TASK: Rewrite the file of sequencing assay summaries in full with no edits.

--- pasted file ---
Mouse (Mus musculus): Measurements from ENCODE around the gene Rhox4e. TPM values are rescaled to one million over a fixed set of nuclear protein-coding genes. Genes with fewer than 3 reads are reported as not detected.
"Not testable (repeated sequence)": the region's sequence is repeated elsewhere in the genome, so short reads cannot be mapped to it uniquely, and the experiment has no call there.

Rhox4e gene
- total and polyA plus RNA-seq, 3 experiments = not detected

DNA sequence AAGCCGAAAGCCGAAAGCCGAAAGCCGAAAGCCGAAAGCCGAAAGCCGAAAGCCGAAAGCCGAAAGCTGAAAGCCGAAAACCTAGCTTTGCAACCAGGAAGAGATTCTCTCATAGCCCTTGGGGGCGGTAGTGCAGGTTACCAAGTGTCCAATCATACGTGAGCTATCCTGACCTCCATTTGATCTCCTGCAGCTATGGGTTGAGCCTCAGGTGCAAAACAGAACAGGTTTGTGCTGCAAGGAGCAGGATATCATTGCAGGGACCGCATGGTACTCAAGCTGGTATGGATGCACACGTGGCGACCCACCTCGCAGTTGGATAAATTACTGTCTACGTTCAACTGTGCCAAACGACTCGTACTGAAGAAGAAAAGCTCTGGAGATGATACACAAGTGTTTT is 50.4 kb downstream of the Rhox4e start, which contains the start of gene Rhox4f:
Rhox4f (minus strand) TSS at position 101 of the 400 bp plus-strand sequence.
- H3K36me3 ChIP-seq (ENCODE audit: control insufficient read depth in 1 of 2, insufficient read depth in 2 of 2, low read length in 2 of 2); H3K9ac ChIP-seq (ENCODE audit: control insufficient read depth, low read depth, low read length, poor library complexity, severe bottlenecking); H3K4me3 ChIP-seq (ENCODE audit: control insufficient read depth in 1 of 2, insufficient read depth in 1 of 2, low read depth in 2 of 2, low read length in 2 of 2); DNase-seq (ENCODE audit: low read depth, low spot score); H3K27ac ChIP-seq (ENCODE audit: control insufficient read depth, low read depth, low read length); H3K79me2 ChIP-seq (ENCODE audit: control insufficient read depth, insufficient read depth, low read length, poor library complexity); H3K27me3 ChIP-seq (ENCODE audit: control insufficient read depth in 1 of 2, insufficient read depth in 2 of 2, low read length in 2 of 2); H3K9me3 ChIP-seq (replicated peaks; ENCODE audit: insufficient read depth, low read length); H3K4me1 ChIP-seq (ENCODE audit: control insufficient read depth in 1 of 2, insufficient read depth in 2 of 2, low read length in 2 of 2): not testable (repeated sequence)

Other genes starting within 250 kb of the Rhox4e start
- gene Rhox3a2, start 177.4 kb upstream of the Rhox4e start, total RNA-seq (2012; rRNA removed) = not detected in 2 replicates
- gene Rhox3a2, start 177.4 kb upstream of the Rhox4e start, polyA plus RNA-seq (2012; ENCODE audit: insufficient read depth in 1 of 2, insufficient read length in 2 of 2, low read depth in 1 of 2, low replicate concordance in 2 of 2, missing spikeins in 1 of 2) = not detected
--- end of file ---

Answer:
Mouse (Mus musculus): Measurements from ENCODE around the gene Rhox4e. TPM values are rescaled to one million over a fixed set of nuclear protein-coding genes. Genes with fewer than 3 reads are reported as not detected.
"Not testable (repeated sequence)": the region's sequence is repeated elsewhere in the genome, so short reads cannot be mapped to it uniquely, and the experiment has no call there.

Rhox4e gene
- total and polyA plus RNA-seq, 3 experiments = not detected

DNA sequence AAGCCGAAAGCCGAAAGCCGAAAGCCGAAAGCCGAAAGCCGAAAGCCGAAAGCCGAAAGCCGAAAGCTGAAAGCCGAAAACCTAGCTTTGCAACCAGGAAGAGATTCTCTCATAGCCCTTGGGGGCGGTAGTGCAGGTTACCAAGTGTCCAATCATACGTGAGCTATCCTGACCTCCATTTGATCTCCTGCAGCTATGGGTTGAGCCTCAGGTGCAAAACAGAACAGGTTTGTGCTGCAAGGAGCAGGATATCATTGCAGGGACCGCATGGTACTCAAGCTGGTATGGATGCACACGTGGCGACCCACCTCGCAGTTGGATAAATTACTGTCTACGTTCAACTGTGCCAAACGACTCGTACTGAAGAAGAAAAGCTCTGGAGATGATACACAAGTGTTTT is 50.4 kb downstream of the Rhox4e start, which contains the start of gene Rhox4f:
Rhox4f (minus strand) TSS at position 101 of the 400 bp plus-strand sequence.
- H3K36me3 ChIP-seq (ENCODE audit: control insufficient read depth in 1 of 2, insufficient read depth in 2 of 2, low read length in 2 of 2); H3K9ac ChIP-seq (ENCODE audit: control insufficient read depth, low read depth, low read length, poor library complexity, severe bottlenecking); H3K4me3 ChIP-seq (ENCODE audit: control insufficient read depth in 1 of 2, insufficient read depth in 1 of 2, low read depth in 2 of 2, low read length in 2 of 2); DNase-seq (ENCODE audit: low read depth, low spot score); H3K27ac ChIP-seq (ENCODE audit: control insufficient read depth, low read depth, low read length); H3K79me2 ChIP-seq (ENCODE audit: control insufficient read depth, insufficient read depth, low read length, poor library complexity); H3K27me3 ChIP-seq (ENCODE audit: control insufficient read depth in 1 of 2, insufficient read depth in 2 of 2, low read length in 2 of 2); H3K9me3 ChIP-seq (replicated peaks; ENCODE audit: insufficient read depth, low read length); H3K4me1 ChIP-seq (ENCODE audit: control insufficient read depth in 1 of 2, insufficient read depth in 2 of 2, low read length in 2 of 2): not testable (repeated sequence)

Other genes starting within 250 kb of the Rhox4e start
- gene Rhox3a2, start 177.4 kb upstream of the Rhox4e start, total RNA-seq (2012; rRNA removed) = not detected in 2 replicates
- gene Rhox3a2, start 177.4 kb upstream of the Rhox4e start, polyA plus RNA-seq (2012; ENCODE audit: insufficient read depth in 1 of 2, insufficient read length in 2 of 2, low read depth in 1 of 2, low replicate concordance in 2 of 2, missing spikeins in 1 of 2) = not detected